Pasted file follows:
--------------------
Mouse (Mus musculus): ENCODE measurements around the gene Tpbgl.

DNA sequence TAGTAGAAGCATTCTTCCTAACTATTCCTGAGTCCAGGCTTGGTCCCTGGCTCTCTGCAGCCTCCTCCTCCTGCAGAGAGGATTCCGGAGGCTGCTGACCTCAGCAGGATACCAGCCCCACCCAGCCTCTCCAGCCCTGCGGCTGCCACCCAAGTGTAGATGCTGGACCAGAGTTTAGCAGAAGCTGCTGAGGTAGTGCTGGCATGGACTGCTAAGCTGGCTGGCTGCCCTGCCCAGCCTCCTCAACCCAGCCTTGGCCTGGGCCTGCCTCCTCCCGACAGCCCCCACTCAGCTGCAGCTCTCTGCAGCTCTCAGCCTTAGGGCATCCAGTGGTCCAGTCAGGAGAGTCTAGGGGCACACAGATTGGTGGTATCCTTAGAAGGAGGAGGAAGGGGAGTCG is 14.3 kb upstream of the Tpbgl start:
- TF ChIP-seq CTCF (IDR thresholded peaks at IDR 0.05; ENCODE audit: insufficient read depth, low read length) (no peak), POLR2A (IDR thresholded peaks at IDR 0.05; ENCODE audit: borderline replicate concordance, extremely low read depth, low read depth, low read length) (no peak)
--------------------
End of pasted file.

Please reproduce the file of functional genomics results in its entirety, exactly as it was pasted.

Mouse (Mus musculus): ENCODE measurements around the gene Tpbgl.

DNA sequence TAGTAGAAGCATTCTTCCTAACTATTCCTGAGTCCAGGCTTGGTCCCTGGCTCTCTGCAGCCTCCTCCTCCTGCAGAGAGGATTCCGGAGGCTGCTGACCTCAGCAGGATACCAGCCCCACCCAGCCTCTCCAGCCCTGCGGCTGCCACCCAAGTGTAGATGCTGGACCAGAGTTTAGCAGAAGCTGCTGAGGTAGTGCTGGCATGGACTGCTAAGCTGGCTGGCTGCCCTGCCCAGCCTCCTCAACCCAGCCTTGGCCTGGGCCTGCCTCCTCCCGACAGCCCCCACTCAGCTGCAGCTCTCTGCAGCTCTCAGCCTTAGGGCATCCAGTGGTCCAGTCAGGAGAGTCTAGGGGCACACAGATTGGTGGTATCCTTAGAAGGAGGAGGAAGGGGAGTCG is 14.3 kb upstream of the Tpbgl start:
- TF ChIP-seq CTCF (IDR thresholded peaks at IDR 0.05; ENCODE audit: insufficient read depth, low read length) (no peak), POLR2A (IDR thresholded peaks at IDR 0.05; ENCODE audit: borderline replicate concordance, extremely low read depth, low read depth, low read length) (no peak)